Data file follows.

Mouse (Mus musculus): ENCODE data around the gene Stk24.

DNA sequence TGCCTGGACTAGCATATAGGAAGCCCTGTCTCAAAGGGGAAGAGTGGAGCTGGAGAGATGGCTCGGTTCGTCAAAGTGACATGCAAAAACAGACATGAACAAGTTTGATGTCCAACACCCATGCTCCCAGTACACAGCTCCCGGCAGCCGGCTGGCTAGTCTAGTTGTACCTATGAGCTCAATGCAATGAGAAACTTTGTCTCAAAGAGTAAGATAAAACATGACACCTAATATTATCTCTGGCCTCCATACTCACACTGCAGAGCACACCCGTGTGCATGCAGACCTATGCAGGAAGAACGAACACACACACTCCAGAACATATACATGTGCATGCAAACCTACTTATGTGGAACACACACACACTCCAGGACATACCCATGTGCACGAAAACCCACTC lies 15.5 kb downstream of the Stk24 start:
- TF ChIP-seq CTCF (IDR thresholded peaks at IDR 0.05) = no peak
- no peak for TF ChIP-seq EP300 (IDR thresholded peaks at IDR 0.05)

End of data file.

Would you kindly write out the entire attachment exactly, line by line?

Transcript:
Mouse (Mus musculus): ENCODE data around the gene Stk24.

DNA sequence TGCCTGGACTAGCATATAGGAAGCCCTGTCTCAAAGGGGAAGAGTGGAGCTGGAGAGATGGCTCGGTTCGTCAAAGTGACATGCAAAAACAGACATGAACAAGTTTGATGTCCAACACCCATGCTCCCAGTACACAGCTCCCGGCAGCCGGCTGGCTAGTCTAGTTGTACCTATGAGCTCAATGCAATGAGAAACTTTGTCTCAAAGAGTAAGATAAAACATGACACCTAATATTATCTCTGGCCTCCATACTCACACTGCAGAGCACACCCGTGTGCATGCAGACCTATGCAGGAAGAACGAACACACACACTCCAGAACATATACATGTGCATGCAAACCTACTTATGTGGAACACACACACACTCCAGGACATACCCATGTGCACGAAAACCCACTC lies 15.5 kb downstream of the Stk24 start:
- TF ChIP-seq CTCF (IDR thresholded peaks at IDR 0.05) = no peak
- no peak for TF ChIP-seq EP300 (IDR thresholded peaks at IDR 0.05)